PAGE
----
” If You Don’t Know Where Your Going, You’re Probably Not Going to Get There.”

(An Ancient Chinese Proverb)

As we have discussed over the past two weeks, the reason most construction company CEOs resist engaging in formal strategic planning is that they believe the process is artificial, inappropriate for their size firm, and an inflexible discipline.

Strategic planning, both short-range and long-range is not addressed in any formal way by many contractors. That’s not to say contractors don’t express their objectives and the plans they have to achieve those objectives. What it means is they don’t have a written guide. They know their objectives but have no detailed plan to achieve them.”(Managing the Profitable Construction Business, Thomas C. Schleifer, Ph.D., Kenneth T. Sullivan, Ph.D., John M. Murdough, CPA, Wiley, 2014, pg.144).

Permit me to add a further insight– If you don’t let everyone else in your company know where you’re going, they won’t end up going with you. In order to enable and motivate them to follow, you must communicate not only whereyou intend your company to go, but howyou will all get there together, and whyyou want to go there.

A Failure to Communicate


The real omission in the construction industry is not a failure to plan, but a failure to communicate the plan to the only people who can execute it. The mistake that most construction company CEOs make is…they believe because their plan is clear to them, it is clear to everyone else. Nothing could be further from the truth.

Even if the planning process occurs in your head, and you do know where you’re going, if you don’t communicate with your company they will not know where you’re going or how you intend to get there. Strategic planning in the construction industry is about formalizing and communicating the plan that the founder or CEO has already formulated in his mind.

The formal strategic planning process is the only sure way to clearly communicate the short term and long-term goals of the company to all employees. It is, in fact, the essential first step in team building.

Writing the Plan


The process of communicating your goals and intentions to your employees usually begins with formulating a projection.

  1. The Projectionis a financial tool that is used to explore alternative versions of the company’s future in numbers. Projections can be built on a profit basis and this profit projection can be converted to a cash flow projection. Projections are often done under a variety of “what if” scenarios such as best case, worst case, and most likely case. Projections can and should be used to test various ideas and plans on paper before actually implementing them. The projection is created by assessing the following factors:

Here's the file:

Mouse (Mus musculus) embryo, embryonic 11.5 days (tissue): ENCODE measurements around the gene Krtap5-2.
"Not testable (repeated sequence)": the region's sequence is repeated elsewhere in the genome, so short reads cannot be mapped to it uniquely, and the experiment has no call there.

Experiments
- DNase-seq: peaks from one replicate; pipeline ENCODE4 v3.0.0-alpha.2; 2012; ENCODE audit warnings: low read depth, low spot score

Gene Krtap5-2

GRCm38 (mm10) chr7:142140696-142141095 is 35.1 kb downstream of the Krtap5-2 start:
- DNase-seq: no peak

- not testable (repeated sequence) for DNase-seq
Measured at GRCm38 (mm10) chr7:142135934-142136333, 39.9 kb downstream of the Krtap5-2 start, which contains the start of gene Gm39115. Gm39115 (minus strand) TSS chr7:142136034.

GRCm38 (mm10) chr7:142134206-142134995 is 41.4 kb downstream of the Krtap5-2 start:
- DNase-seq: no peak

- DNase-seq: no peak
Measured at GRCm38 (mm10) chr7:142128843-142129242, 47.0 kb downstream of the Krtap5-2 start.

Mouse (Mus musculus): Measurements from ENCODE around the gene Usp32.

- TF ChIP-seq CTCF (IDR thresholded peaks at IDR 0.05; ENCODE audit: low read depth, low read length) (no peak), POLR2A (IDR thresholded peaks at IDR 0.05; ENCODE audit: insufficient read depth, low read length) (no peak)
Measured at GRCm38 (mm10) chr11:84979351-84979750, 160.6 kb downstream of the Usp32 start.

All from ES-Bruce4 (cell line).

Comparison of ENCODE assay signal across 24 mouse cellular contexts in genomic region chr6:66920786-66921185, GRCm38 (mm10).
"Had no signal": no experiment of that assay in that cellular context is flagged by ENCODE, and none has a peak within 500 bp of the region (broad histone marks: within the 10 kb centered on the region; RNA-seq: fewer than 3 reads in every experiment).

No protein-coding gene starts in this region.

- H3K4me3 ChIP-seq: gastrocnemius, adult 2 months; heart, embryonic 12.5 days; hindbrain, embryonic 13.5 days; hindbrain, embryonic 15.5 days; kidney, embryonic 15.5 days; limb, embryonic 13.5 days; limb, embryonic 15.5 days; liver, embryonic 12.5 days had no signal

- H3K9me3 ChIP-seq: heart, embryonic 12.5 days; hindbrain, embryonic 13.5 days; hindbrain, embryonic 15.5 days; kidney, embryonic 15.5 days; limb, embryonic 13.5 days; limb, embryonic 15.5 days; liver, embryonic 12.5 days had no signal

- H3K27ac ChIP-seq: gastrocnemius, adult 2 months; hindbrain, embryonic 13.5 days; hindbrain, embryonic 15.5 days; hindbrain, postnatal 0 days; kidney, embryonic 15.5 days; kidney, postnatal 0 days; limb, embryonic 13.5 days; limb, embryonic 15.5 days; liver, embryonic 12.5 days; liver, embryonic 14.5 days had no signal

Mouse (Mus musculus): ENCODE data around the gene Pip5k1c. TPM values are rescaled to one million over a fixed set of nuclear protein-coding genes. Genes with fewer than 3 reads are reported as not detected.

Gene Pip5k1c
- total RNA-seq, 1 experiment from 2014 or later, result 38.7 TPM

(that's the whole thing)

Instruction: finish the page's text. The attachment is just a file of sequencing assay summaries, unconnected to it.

• Financial and operational capacity
  • Market Conditions
  • Trends
  1. The most likely version of your projection becomes your Forecast. The forecast is essentially a prediction that informs your employees where you intend the company to go. Once settled on, the projection the company is going to use (actually it’s a forecast now) it can be used as a budgetby adding sufficient detail in the expense areas.
  2. Budgets are a refined form of forecasts, used for control purposes by establishing specific financial goals that people will work to achieve. The budget communicates howthe company will achieve its common goals.
  3. Because in construction it is possible to earn big profits and still run out of cash, it is wise to create a cash flow projection alongside a profit budget.

Where, How, and Why


The most effective strategic plans communicate the why to all employees – “What’s in it for them”. Bonuses, promotions, raises, and expanded benefits should all be integrated into achieving the company’s objectives. (“Management by Objectives”was first outlined by management guru Peter Drucker in his 1954 book and is still a critical part of any effective formal strategic planning process.)

Last Word


Including your key employees in the planning process and communicating the company’s plan to all stakeholders is just common sense. Don’t let old unexamined “beliefs” prevent you from taking this critical management step. I will discuss strategic planning techniques in more detail during 2020, and you can find more detail here on the Simplar site in the Manual of Construction Practice. Happy New Year.

Read More: All Management is Change Management and Overcoming Resistance to Change